There are three ways to find and delete duplicates within a cell in Excel. Just choose the one that works best for you.
When it concerns removing duplicate values or rows, Microsoft Excel offers an array of different options. But when it comes to removing identical text within a given cell, Excel provides… nothing. No tools, no features, no formulas, no nothing. Will it stop us from achieving our goal? In no case. If Excel does not have the function we need, let's go write our own one :)
Problem: You have the same words or text strings in a cell and would like to remove the second and all subsequent repeats.
Solution: a custom user-defined function or VBA macro.
To eliminate duplicate text in a cell, you can use the following user-defined function (UDF), named RemoveDupeWords:
To add the above code to your Excel, this is what you need to do:
For more information, please see How to insert VBA code in Excel.
Our newly created function for removing duplicate text in a cell has the following syntax:
The function is not case-sensitive, meaning that lowercase and uppercase letters are treated as the same characters.
Once the function's code is added to your workbook, you can use it in your formulas the same way as you use Excel's built-in functions.
Just start typing the function's name after the equal sign, and it will appear in the formula intellisense. Double-click on the function, and you'll have it inserted in a cell. Define the arguments, type the closing parenthesis, press Enter, and your formula is completed.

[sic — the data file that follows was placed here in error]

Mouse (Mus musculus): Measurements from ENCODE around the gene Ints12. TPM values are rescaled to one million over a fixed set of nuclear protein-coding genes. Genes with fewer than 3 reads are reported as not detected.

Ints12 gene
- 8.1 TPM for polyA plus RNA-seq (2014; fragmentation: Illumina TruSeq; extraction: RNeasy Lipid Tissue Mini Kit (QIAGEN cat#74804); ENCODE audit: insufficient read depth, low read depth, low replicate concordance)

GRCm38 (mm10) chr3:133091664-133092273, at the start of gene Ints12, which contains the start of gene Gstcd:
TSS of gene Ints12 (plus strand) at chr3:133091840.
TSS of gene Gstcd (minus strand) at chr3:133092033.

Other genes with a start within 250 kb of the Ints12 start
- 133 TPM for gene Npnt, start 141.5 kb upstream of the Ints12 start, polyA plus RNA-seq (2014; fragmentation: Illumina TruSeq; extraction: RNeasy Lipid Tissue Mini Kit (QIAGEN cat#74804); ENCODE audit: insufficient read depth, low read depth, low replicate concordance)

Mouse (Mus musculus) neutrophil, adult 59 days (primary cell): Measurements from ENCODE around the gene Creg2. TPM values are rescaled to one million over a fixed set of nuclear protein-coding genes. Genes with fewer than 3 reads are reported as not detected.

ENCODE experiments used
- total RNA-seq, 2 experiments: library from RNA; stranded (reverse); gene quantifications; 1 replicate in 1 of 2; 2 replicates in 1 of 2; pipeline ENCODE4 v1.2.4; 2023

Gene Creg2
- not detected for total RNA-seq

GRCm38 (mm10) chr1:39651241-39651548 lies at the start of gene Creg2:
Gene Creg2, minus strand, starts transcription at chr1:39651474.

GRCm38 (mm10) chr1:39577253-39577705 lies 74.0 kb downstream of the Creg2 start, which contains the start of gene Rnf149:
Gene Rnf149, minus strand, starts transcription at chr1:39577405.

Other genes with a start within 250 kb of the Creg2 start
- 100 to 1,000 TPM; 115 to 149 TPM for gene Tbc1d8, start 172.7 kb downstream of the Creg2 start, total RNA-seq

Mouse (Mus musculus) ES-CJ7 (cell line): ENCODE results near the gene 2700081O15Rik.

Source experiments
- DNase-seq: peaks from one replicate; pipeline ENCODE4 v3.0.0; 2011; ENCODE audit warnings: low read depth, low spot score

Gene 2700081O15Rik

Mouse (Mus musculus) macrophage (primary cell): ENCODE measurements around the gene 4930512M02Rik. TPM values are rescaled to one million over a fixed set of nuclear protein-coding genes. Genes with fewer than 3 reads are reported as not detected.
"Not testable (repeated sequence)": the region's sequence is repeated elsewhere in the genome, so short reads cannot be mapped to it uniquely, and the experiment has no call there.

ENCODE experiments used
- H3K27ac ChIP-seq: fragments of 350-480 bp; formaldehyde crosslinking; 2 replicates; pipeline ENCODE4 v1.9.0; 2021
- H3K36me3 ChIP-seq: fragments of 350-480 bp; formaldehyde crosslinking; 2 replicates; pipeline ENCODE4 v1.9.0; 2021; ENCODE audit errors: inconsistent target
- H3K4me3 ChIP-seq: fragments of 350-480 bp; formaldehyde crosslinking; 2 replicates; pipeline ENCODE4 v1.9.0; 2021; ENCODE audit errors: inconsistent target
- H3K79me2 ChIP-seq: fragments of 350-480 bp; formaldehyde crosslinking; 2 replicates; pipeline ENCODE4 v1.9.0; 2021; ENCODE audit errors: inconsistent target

For example, to delete duplicate words separated by a comma and a space from A2, enter the below formula in B2, and then drag it down through as many cells as needed:
=RemoveDupeWords(A2, ", ")
As the result, you will have a list of unique words or substrings separated by a comma and space:
If you'd rather get a comma-separated list, then use only a comma for the delimiter:
If your source data is separated by a space, the second argument should be " " or omitted:
Like any other Excel function, our UDF recalculates automatically when the source data changes, so your results will always be up to date.
If you are looking to remove repeated text from multiple cells in one go, then you can call the RemoveDupeWords function from within a macro. In this case, the delimiter is hardcoded, and you will have to update the macro's code every time the delimiter changes. Alternatively, you can write a few code variations for the most common delimiters, say, a space, comma, or comma and space, and give your macros meaningful names, e.g. RemoveDupesDelimSpace.
The macro's code is as follows:
In the above code, the delimiter is a comma and space. To use a different delimiter, replace ", " with another character(s) in this code line:
cell.Value = RemoveDupeWords(cell.Value, ", ")
Note. For the macro to work, its code and the RemoveDupeWords function's code must be placed onto the same module.
Insert the macro's code in your own workbook or open our sample workbook with the code, and then perform the following steps to run the macro.
For more details, please see How to run a macro in Excel.